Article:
Is it correct to use Mr/Mrs with a first name?
This is very common and proper in the southern United States. It is most often used by children speaking to adults they know well such as neighbors, friends' parents, more casual teachers, etc. Usually the adult will signal his or her preference on how to be addressed. Sometimes an adult (for example some teachers) will introduce themselves as Mr/Ms last name instead, which is also fine and wouldn't usually raise eyebrows.
It's also not uncommon for adults to use this construction between themselves. I've seen it when there's an age difference or a social status difference, but when using Mr/Ms last name would be too formal and distant sounding. Eg you see the elderly lady that's lived next door for years across the fence and say "Hi Ms. Diana!" Eg the younger person behind the register at the grocery you always go to says "see you next week Mr. Bob".
As Mr. England's post indicates, common usage dictates the rules, not the other way around. And in the South, this is very common and accepted. It can be a bit rude (or at least stiff and standoffish) not to use this construction if the adult being addressed prefers the first name.
Full disclosure: I grew up in southern Louisiana, but from what I've seen and heard, this is common to much of the southern US.
We get into all sorts of difficulties when we consider whether this or that word or expression or construction is 'correct'. It's much more helpful to consider whether it's used, how widely and on what occasions. The address Mr John Smith is certainly found, but I take it your question is about whether it's possible to say or write Mr John. The answer to that is that it all depends. I can think of no circumstances in which I would do so myself, but I have been addressed as 'Mr Barrie', by those whose first language wasn't English.
Perhaps we could help you more if you said where you have seen or heard Mr or Mrs + first name.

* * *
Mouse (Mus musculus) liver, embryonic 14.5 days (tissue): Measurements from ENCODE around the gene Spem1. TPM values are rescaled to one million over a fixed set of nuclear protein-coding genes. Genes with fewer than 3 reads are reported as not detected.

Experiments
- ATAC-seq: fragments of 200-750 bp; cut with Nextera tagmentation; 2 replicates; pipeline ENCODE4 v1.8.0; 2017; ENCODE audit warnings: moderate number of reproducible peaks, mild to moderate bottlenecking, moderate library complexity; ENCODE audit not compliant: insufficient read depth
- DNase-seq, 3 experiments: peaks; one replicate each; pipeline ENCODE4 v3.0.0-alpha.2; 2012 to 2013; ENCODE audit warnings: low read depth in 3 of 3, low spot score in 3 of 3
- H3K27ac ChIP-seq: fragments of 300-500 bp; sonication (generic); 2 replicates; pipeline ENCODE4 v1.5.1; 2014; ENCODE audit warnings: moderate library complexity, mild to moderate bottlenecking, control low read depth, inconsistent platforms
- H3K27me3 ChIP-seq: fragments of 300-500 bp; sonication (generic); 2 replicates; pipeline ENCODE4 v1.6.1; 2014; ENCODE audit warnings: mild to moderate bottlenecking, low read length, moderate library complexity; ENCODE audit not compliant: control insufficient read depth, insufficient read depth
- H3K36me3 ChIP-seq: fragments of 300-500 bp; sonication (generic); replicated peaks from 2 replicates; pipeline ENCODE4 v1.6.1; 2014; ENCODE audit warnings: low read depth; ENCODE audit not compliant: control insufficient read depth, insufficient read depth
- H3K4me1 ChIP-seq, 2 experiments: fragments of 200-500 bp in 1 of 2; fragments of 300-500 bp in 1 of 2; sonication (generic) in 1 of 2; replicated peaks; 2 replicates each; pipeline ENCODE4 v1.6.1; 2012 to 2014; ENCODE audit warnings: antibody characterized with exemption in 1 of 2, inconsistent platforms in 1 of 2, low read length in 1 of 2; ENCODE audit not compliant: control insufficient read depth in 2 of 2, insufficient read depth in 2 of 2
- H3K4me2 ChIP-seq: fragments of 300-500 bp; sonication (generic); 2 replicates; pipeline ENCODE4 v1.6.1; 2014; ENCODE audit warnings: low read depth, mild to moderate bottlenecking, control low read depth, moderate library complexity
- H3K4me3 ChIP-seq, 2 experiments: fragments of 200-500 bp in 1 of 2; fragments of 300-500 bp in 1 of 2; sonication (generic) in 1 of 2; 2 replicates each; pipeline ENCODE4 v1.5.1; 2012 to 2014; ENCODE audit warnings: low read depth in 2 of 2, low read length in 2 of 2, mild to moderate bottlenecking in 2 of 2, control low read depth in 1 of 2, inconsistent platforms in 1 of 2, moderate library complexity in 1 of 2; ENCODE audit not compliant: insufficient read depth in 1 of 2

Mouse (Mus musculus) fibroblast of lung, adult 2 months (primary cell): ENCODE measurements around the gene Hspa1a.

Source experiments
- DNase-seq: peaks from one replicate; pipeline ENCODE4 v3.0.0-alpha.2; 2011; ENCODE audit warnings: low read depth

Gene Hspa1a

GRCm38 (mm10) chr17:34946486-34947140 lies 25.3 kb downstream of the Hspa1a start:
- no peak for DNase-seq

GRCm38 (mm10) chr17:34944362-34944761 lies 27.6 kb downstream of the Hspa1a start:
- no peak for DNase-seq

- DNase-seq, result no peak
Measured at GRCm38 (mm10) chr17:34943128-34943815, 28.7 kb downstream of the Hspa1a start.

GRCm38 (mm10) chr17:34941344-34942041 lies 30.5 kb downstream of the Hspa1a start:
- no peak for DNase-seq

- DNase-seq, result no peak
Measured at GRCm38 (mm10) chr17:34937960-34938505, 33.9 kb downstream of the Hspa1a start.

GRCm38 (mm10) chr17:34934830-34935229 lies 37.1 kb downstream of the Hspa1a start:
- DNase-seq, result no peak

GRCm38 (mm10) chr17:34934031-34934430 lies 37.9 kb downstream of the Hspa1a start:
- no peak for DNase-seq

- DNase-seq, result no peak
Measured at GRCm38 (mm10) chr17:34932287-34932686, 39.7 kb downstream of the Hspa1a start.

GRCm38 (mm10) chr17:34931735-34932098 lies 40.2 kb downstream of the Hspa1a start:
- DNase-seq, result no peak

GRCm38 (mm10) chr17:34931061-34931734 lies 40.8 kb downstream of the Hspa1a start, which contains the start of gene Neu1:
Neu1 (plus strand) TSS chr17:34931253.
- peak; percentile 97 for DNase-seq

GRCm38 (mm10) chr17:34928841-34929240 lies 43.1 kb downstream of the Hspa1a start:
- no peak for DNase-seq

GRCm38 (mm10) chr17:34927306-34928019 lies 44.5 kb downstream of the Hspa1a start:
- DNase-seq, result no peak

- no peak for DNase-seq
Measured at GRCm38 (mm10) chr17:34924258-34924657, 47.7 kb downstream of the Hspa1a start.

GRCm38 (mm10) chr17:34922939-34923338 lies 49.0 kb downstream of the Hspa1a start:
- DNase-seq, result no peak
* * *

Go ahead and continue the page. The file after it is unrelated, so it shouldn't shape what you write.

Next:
The OED defines Mr (my emphasis) as:
A title prefixed to the surname or first name of a man without a higher, honorific, or professional title, or to any of various designations of office .
The OED also reminds us that:
In 19th century use, when Miss was prefixed to the surname alone, e.g. Miss Smith, it normally indicated the eldest (unmarried) daughter of the family; in referring to the others the forename was employed, e.g. Miss Ethel (Smith).
Mrs is not recorded as ever having been followed by a given name.
Short answer: no. I teach English in Poland and I hear this all the time as it is L2 interference from the Polish use of "Pan [first name]". No native speaker teacher of my acquaintance would accept "Mr John" as being correct and I don't either and I have never heard a native speaker say this (British English).
This seems to have been in British English up to the Victorian era (perhaps later) as a way to avoid ambiguity when talking about members of the same family, who have the same last name. A younger family member would be addressed with an honorific and his or her first name.
As an example, Arthur Conan Doyle's short story "The Reigate Squires" (1893) includes two characters named Cunningham, a father and son. The father is addressed as "Mr. Cunningham," but the son is referred to as "Mr. Alec Cunningham" or just "Mister Alec."